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The American Association of Deaf-Blind (AADB) Symposium 2011

Cherie Miller and Liz Halperin with the Bookshare team are talking with Divvy Goya and Emily Taylor Snell
Cherie Miller and Liz Halperin with the Bookshare team are talking with Divvy Goya and Emily Taylor Snell

During the week of June 19 – 25, over 600 individuals participated at the American Association of the Deaf-Blind National Symposium – “The Future is in Our Hands”- in Ft. Mitchell, Kentucky. For Bookshare, it was the first time to be an exhibitor at this conference.

“Delegates” are association members who have combined hearing and vision losses and voting rights in the General Assembly meetings. Each had at least one accompanying SSP (Support Service Provider) to enable them to access their environments and make informed decisions. In other environments, SSPs only provide visual information, via sign language. In this specific conference’s mode, they also provided full interpreter services, be that close or tactile (hand over hand) sign language. (For tactile signers, 2 SSP/interpreters are required.)  The SSPs provided Delegates with visual and environmental information, sighted guide services, and communication accessibility. All of the other participants at the conference were referred to as Observers, Family Members, Exhibitors, or other titiles.

The AADB Symposium (previously called AADB Conferences) are usually held every two years, but it had been five years since the last one due to financial reasons.  The week-long event was packed with workshops on subjects ranging from Scott Davert’s (he works with the Helen Keller National Center for Deaf-Blind Youths & Adults in New York, NY) session on the inaccessibility of the Digital Talking Book program from the National Library Service to “Bapin’s Lab” – an ongoing, hands-on demonstration of the newest tech gadgets including Apple iOS access via braille/speech/magnification.

Liz Halperin on the Bookshare team talking with Scott Davert from the Helen Keller National Center for Deaf-Blind Youths and Adults in New York.
Liz Halperin on the Bookshare team talking with Scott Davert from the Helen Keller National Center for Deaf-Blind Youths and Adults in New York.

Also at the Symposium were National Public Radio (NPR) and the Helen Keller National Center (HKNC) who are working collaboratively to develop and design a captioned braille radio for people who are deaf-blind. The accessible radio was demonstrated to allow those who are deaf-blind to receive instant news and emergency information. NPR also hosted private sessions where skilled braille users were able to test a prototype of the captioned braille radio. Exciting – and life-saving! –technology.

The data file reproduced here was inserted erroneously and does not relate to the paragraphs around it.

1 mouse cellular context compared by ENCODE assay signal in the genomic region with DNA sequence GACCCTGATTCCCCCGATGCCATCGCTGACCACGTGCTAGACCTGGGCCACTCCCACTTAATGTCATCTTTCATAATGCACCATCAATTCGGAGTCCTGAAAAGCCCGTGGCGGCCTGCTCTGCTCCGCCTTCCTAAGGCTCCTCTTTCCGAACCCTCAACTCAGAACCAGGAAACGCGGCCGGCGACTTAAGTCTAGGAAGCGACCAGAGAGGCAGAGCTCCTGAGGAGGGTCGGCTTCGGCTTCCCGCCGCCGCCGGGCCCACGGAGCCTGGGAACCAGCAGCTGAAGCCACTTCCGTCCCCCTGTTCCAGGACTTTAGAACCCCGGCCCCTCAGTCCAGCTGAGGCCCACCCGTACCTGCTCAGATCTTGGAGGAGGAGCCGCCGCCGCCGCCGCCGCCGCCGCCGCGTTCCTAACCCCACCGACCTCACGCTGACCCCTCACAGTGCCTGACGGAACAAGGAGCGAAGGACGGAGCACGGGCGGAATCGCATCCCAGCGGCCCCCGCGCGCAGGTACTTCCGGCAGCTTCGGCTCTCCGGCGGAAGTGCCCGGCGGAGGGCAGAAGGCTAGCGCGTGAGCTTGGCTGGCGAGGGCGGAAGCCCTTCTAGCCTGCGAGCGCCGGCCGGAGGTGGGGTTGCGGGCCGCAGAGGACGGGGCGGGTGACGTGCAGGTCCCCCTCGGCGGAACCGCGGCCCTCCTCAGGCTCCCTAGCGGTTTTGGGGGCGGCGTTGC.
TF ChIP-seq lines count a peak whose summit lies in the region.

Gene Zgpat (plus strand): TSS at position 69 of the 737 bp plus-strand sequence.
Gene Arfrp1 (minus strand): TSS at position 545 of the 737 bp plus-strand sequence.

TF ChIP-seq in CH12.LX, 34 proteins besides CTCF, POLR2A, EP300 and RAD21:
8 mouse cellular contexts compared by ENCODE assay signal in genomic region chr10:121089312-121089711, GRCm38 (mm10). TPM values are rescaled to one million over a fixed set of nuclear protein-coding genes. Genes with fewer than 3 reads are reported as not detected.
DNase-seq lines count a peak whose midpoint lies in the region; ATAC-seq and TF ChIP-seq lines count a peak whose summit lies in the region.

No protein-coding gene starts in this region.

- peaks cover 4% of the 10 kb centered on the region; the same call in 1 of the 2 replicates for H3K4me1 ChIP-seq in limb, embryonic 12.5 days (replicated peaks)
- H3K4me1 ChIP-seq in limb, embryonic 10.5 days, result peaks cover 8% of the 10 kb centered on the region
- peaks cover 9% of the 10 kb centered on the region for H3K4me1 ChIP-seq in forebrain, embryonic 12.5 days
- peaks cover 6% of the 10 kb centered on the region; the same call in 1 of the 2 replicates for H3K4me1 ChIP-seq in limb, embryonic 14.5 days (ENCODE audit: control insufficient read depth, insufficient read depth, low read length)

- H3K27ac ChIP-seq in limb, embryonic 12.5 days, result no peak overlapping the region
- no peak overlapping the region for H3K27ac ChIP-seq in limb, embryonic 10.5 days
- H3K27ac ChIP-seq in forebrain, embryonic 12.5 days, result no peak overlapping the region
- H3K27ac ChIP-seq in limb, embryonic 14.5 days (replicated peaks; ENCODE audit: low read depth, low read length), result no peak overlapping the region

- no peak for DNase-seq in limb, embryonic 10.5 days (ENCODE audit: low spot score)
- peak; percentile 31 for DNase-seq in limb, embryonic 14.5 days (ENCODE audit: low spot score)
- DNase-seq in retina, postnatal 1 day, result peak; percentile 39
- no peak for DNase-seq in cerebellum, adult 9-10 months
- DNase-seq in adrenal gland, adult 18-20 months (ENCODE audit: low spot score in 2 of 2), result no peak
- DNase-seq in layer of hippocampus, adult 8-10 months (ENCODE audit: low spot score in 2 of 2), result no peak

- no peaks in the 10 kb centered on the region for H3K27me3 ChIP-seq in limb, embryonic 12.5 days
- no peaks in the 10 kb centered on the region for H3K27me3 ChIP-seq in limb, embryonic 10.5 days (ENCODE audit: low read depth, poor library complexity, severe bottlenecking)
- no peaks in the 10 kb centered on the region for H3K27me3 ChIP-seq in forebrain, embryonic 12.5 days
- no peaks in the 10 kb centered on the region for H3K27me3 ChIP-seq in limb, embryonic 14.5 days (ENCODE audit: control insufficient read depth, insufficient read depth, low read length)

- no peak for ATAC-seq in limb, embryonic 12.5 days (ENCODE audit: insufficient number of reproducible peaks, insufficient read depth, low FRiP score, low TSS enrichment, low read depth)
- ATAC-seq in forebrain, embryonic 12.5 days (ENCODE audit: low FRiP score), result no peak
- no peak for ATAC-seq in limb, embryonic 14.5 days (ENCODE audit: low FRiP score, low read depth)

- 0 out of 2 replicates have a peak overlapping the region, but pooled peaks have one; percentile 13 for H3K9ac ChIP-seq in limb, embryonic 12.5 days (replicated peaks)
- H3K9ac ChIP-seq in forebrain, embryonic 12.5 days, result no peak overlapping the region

Bookshare’s deaf-blind Contact, Liz Halperin, who is herself deaf-blind and long-time AADB member, presented a “Comparison of Three Digital Book Programs for Braille Readers” and was warmly welcomed as a participant at the Teen/Young Adults Program on Transition.

Of the many exhibitors at the Symposium, one of Bookshare’s AT partners, Humanware, stood out for its long-standing work with the deaf-blind community. Dominic Gagliano and Jim Halliday were given a special award for their pioneering work on the Deaf-Blind Communicator by the AADB President.

The National Consortium on Deaf-Blindness (NCDB) ( publication, Perspectives, was released that week to coincide with the Symposium. The issue included an article by Liz Halperin and Bookshare’s Education Program Manager, Kristina Cohen, on how Bookshare works for the Deaf-Blind population.

Perspectives is an international journal and free publication to over 4000 subscribers with articles, essays, and announcements about topics related to people who are deaf-blind. NCDB runs multiple programs and projects, many funded by the Office of Special Education Programs.

I was interested to learn that people who are deaf-blind have many different ways to communicate. They use sign language (adapted to fit their visual field), tactile sign language (hand over hand with many modifications), tracking (holding the wrists of a signer so they know where to look), tactile fingerspelling, print-on-palm, Braille, speech, and speech reading, listening via hearing aids, cochlear implants, and many Assistive Listening Devices. The communication methods vary with each person, depending on the causes of their combined vision and hearing loss, their background and educational history, and many other variables, including time of day and the environment of the moment. Most deaf-blind people have several modes of communication to pull from their “tool box” at any given time.

Deaf-blind people use many types of technology and equipment in their daily lives. Examples include mobility canes or guide dogs, closed circuit televisions (CCTV), Braille, Braille TTYs, TTYs with large visual displays, and Braille or large print watches or clocks, to name only a few. Bookshare is the best source of books for people who are deaf-blind – books from RFB+D are inaccessible and the NLS does not have the robust catalogue of titles Bookshare has.

Last January, I began to learn American Sign Language so that I would be able to communicate – if only in a limited way – with some of the people that came to the Bookshare table. Our colleague, Liz, created a name sign for “Bookshare” – the word “book” and the word to “distribute” – it was exciting to see people using the sign in their conversations!

While this was Bookshare’s first time as an exhibitor at the AADB Symposium, it will not be the last. For people who read materials in braille or large print, it is a tremendous resource.

One Comment

  1. Good to hear that we can see Bookshare on the next Symposium as well.

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